(WJAR) — Nick Brissette had been working under the same boss as a painter for five years, when his paychecks suddenly stopped.
“Emotional stress, grief, I mean I was almost homeless,” he said.
Brissette’s boss owed him $15,000 in earned wages.
"He stopped returning my phone calls. He told me to call a lawyer instead of calling him for my money," Brissette said.
He was a victim of wage theft, a crime committed by employers that targets hundreds of Rhode Islanders every year, mainly in the construction industry.
Brissette took matters into his own hands, creating a blog to find other workers victimized by the same employer, then filed cases against his former boss in Rhode Island and Massachusetts.
The case in Rhode Island was eventually dropped after his former employer failed to show up for court.
Since wage theft is a misdemeanor, the defendant couldn't be forced to return from Massachusetts.
The case did move forward in Massachusetts, but since it’s also a misdemeanor in the Bay State, the defendant walked away with three years’ probation.
Meanwhile, it took Brissette a decade to get his money.
“We need to pass laws to change the laws that are in the books right now because they’re not working,” he said. “They’re not going to punish employers for the things they’re doing wrong.”
Union leaders in Rhode Island agree, which is why they’re pushing for the state to pass a bill that would stiffen penalties for wage theft and the misclassification of employees as independent contractors.
As the NBC 10 I-Team previously reported, the legislation would classify cases of wage theft involving $1,500 or more as a felony, and punishable by up to three years in prison.
It would also allow prosecutors to obtain witness testimony, documentary evidence and bring cases in front of a grand jury.
“These types of things happen day in and day out across the state, all construction sites everywhere,” International Union of Painters and Allied Trades District Council 11 Business Representative Justin Kelley said.
Historically, he said construction workers are the most likely to be affected by wage theft and misclassification.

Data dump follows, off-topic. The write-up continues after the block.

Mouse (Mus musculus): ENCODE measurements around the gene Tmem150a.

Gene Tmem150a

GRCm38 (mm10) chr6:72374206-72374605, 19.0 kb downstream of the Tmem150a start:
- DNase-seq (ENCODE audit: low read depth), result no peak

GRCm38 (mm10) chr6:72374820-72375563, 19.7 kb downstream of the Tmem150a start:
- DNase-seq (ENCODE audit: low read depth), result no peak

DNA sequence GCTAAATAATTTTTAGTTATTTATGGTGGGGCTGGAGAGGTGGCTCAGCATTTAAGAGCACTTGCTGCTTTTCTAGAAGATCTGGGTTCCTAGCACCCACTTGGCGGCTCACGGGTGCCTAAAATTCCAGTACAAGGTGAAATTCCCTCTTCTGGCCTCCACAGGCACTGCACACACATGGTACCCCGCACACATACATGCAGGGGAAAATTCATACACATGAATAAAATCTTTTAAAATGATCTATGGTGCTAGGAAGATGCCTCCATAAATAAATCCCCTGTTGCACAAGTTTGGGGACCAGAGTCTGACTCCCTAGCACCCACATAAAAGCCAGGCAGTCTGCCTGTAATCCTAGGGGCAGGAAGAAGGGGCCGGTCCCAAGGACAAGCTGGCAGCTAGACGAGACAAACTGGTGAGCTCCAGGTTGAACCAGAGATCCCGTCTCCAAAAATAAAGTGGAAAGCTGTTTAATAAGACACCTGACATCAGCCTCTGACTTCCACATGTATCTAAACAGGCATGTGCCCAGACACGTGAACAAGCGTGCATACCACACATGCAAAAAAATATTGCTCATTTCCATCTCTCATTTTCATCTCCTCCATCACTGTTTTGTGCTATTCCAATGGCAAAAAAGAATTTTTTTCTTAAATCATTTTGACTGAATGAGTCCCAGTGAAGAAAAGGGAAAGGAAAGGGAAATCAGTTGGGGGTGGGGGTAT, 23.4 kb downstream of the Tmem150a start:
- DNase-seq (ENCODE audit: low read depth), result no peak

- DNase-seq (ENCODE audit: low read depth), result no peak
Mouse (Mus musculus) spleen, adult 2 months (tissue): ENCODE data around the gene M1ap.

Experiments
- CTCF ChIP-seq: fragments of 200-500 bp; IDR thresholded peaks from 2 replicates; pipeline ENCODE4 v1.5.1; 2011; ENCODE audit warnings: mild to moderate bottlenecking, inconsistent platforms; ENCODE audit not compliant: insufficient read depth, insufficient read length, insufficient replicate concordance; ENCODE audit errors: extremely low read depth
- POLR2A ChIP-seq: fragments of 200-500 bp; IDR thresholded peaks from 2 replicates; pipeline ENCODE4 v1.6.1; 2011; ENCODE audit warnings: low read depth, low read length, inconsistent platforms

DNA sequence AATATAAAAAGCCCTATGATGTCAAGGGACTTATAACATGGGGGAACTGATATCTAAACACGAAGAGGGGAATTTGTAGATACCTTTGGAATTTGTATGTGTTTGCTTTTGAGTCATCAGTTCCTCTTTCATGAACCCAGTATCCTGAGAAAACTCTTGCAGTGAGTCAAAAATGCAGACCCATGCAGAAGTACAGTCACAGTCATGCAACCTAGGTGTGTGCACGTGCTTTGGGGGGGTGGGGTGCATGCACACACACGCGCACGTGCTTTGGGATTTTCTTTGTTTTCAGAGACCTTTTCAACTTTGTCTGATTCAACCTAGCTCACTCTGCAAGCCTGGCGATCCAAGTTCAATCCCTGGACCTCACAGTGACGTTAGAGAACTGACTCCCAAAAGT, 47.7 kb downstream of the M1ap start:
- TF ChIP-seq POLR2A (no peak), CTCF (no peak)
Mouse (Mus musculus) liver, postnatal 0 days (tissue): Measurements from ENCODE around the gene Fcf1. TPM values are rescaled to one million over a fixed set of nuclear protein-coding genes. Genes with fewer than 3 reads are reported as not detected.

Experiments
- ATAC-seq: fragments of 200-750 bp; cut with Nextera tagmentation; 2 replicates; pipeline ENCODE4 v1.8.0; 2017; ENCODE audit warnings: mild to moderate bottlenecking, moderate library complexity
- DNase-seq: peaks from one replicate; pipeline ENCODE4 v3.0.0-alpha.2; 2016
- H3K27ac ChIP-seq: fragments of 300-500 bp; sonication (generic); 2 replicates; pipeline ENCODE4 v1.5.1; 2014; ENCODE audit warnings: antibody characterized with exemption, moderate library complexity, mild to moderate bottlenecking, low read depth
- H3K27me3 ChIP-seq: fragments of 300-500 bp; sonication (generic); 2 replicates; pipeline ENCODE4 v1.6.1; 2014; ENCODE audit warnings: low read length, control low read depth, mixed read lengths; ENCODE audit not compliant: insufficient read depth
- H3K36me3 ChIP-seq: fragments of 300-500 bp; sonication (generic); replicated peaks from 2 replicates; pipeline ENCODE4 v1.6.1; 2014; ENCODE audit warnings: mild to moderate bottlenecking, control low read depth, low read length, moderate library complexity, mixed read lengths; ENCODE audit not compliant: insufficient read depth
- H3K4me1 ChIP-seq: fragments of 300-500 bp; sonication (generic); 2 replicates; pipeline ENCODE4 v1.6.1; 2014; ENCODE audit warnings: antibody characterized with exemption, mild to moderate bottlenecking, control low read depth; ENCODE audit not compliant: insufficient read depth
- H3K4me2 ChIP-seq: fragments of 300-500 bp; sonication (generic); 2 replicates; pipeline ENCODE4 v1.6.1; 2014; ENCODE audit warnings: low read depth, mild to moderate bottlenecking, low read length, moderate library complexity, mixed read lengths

“It happens quite a bit. We work very closely with the Central Falls Latino Worker Center, and they tend to field complaints I would say on a monthly, if not a weekly basis of workers facing wage theft," Kelley said.
Unions are also ague it’s a pro-business measure that would level the playing field for contractors and companies who are following the law.
Rhode Island employers misclassified an estimated 19,359 workers in 2019 in Rhode Island, denying them the right to overtime and health insurance.
Attorney General Peter Neronha, who also supports the legislation, said that doesn’t just impact victims, it also rips off taxpayers.
"By classifying these workers as independent contractors when they are not, they don’t have their own business, they are not working independently, you are cheating the taxpayer of the money that would come to the state," Neronha said.
Research from the UMass Labor Center shows that impact on your dime.
In 2019, an estimated $185 million in wages were never reported to the state, costing $25 million to $54 million in lost tax revenue.
The bill to upgrade the punishment for wage theft and misclassification of workers was initially filed last year in Rhode Island but failed to pass.
Union leaders, like Michael Sabitoni of the Rhode Island Building and Construction Trades Council, hopes the outcome will be different this time around.
"If you steal $1,200 or $1,500 in Rhode Island it’s a felony, but if you steal a person’s wages as an employer it’s a misdemeanor, so in turn hopefully employers would think twice about exploiting a worker and stealing their wages," Sabitoni said.